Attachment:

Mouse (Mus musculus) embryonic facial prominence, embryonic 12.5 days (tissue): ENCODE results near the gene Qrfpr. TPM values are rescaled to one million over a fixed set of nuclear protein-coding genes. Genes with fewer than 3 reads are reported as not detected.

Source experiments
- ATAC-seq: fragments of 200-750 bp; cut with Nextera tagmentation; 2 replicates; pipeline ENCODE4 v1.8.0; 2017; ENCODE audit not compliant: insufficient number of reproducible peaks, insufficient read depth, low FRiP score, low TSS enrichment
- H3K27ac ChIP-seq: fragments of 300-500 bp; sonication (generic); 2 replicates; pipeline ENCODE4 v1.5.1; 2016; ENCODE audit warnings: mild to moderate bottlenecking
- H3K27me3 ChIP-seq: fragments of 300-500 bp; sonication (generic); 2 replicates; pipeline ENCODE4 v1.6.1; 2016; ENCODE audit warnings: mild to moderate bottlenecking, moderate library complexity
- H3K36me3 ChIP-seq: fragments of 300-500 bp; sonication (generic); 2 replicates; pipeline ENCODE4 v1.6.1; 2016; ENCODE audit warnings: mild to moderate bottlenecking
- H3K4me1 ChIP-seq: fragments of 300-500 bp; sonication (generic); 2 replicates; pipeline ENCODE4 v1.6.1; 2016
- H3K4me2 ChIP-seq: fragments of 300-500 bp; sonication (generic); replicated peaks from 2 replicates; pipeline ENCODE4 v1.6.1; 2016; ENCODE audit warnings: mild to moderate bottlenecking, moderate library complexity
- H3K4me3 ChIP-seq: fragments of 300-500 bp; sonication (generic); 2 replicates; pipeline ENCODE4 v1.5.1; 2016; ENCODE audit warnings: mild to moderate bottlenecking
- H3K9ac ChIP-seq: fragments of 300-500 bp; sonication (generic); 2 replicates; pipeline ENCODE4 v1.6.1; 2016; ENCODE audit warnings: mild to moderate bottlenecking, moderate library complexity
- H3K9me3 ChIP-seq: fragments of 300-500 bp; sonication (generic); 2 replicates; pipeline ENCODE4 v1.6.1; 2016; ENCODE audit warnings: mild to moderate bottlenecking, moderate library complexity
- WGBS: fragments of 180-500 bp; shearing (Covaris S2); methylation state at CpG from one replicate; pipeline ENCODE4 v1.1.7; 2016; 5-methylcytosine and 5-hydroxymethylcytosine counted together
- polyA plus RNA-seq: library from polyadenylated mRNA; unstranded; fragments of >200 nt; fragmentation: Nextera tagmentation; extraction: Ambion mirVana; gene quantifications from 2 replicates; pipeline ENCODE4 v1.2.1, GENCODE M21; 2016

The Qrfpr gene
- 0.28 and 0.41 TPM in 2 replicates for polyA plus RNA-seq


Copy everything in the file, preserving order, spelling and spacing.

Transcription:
Mouse (Mus musculus) embryonic facial prominence, embryonic 12.5 days (tissue): ENCODE results near the gene Qrfpr. TPM values are rescaled to one million over a fixed set of nuclear protein-coding genes. Genes with fewer than 3 reads are reported as not detected.

Source experiments
- ATAC-seq: fragments of 200-750 bp; cut with Nextera tagmentation; 2 replicates; pipeline ENCODE4 v1.8.0; 2017; ENCODE audit not compliant: insufficient number of reproducible peaks, insufficient read depth, low FRiP score, low TSS enrichment
- H3K27ac ChIP-seq: fragments of 300-500 bp; sonication (generic); 2 replicates; pipeline ENCODE4 v1.5.1; 2016; ENCODE audit warnings: mild to moderate bottlenecking
- H3K27me3 ChIP-seq: fragments of 300-500 bp; sonication (generic); 2 replicates; pipeline ENCODE4 v1.6.1; 2016; ENCODE audit warnings: mild to moderate bottlenecking, moderate library complexity
- H3K36me3 ChIP-seq: fragments of 300-500 bp; sonication (generic); 2 replicates; pipeline ENCODE4 v1.6.1; 2016; ENCODE audit warnings: mild to moderate bottlenecking
- H3K4me1 ChIP-seq: fragments of 300-500 bp; sonication (generic); 2 replicates; pipeline ENCODE4 v1.6.1; 2016
- H3K4me2 ChIP-seq: fragments of 300-500 bp; sonication (generic); replicated peaks from 2 replicates; pipeline ENCODE4 v1.6.1; 2016; ENCODE audit warnings: mild to moderate bottlenecking, moderate library complexity
- H3K4me3 ChIP-seq: fragments of 300-500 bp; sonication (generic); 2 replicates; pipeline ENCODE4 v1.5.1; 2016; ENCODE audit warnings: mild to moderate bottlenecking
- H3K9ac ChIP-seq: fragments of 300-500 bp; sonication (generic); 2 replicates; pipeline ENCODE4 v1.6.1; 2016; ENCODE audit warnings: mild to moderate bottlenecking, moderate library complexity
- H3K9me3 ChIP-seq: fragments of 300-500 bp; sonication (generic); 2 replicates; pipeline ENCODE4 v1.6.1; 2016; ENCODE audit warnings: mild to moderate bottlenecking, moderate library complexity
- WGBS: fragments of 180-500 bp; shearing (Covaris S2); methylation state at CpG from one replicate; pipeline ENCODE4 v1.1.7; 2016; 5-methylcytosine and 5-hydroxymethylcytosine counted together
- polyA plus RNA-seq: library from polyadenylated mRNA; unstranded; fragments of >200 nt; fragmentation: Nextera tagmentation; extraction: Ambion mirVana; gene quantifications from 2 replicates; pipeline ENCODE4 v1.2.1, GENCODE M21; 2016

The Qrfpr gene
- 0.28 and 0.41 TPM in 2 replicates for polyA plus RNA-seq